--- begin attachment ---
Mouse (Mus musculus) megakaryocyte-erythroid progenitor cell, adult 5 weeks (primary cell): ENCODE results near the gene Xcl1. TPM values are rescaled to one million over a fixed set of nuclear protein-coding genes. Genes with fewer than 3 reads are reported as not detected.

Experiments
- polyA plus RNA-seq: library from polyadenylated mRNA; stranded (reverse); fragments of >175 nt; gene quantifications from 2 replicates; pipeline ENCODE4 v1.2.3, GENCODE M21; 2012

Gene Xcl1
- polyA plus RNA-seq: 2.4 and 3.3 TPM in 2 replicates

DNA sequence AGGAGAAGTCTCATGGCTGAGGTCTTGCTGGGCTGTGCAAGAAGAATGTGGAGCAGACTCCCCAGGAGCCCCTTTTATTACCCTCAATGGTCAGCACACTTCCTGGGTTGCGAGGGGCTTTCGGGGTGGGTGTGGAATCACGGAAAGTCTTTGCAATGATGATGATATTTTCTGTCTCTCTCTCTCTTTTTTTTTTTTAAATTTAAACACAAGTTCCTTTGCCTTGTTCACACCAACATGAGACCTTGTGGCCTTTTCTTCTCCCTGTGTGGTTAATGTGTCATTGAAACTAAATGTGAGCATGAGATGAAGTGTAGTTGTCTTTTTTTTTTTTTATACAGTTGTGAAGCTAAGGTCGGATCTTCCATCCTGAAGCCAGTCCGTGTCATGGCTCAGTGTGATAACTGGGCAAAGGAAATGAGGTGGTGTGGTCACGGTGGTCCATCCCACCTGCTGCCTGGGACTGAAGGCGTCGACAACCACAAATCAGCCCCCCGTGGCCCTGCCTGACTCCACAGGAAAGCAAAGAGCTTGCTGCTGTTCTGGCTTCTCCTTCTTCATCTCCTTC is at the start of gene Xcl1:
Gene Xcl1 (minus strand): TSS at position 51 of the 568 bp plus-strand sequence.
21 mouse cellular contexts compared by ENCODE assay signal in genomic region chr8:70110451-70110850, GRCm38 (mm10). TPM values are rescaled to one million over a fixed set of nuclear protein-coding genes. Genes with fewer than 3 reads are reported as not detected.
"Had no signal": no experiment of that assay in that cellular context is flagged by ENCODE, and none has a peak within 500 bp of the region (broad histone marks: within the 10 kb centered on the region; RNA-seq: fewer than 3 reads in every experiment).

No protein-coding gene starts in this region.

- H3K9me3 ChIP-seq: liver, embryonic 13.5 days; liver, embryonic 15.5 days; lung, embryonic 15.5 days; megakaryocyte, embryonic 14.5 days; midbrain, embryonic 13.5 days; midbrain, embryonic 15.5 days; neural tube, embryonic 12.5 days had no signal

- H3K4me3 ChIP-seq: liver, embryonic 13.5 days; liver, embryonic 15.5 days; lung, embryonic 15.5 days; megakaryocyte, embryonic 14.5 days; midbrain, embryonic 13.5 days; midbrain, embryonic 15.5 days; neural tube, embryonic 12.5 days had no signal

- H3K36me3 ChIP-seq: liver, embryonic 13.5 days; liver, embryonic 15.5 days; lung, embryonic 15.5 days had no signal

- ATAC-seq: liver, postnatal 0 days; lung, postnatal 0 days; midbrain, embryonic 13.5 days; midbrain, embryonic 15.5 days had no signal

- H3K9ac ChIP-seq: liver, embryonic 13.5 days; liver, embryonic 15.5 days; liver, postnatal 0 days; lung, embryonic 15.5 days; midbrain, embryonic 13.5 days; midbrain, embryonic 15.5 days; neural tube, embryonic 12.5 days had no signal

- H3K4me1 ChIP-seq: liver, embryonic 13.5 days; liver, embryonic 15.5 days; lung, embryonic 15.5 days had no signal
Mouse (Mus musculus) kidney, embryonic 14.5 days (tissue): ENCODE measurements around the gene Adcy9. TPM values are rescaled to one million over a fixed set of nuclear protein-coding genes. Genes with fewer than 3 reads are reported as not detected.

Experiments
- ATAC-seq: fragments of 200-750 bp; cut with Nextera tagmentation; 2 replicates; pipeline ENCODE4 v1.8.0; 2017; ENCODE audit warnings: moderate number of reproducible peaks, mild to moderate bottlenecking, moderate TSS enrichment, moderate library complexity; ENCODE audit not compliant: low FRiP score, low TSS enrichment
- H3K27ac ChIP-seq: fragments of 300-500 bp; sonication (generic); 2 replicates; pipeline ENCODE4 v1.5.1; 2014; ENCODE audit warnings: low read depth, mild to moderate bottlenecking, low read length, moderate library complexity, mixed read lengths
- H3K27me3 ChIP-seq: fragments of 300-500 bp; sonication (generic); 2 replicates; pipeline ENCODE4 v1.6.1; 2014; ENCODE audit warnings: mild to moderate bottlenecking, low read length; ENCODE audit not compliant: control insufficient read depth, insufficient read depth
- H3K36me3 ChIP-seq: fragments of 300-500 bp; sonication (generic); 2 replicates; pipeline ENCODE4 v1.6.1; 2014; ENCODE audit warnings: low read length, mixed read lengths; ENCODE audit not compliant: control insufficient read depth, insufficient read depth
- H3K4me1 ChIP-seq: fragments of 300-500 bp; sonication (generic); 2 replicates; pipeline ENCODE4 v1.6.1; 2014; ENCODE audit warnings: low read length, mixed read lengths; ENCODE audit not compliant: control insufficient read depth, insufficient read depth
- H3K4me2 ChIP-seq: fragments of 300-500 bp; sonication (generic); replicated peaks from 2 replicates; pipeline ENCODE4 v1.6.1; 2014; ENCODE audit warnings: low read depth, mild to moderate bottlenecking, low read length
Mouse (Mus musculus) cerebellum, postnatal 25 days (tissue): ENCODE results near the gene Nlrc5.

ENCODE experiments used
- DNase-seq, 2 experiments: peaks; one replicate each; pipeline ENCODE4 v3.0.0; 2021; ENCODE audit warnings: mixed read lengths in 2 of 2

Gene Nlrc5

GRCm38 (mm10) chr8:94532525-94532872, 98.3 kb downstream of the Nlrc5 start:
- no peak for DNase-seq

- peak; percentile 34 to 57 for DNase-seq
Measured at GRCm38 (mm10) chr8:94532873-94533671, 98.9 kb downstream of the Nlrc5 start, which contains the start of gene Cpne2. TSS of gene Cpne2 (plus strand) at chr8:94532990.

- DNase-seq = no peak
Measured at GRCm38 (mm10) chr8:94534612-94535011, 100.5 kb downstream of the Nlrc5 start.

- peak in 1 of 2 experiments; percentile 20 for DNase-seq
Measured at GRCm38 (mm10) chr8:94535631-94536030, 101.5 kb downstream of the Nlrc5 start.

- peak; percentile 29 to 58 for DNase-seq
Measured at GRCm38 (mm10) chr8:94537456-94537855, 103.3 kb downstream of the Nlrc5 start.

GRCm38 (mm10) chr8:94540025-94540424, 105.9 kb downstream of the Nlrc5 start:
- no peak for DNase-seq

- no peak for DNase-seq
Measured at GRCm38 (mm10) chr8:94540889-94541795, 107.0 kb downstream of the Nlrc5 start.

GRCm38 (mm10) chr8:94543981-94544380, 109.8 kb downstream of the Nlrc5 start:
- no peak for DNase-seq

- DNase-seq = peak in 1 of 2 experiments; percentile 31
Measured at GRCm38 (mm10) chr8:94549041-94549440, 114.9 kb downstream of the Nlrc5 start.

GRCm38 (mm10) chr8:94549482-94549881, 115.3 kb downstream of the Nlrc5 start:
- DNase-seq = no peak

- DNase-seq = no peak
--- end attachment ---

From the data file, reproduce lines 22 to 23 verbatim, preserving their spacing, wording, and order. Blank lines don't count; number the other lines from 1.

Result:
- H3K36me3 ChIP-seq: fragments of 300-500 bp; sonication (generic); 2 replicates; pipeline ENCODE4 v1.6.1; 2014; ENCODE audit warnings: low read length, mixed read lengths; ENCODE audit not compliant: control insufficient read depth, insufficient read depth
- H3K4me1 ChIP-seq: fragments of 300-500 bp; sonication (generic); 2 replicates; pipeline ENCODE4 v1.6.1; 2014; ENCODE audit warnings: low read length, mixed read lengths; ENCODE audit not compliant: control insufficient read depth, insufficient read depth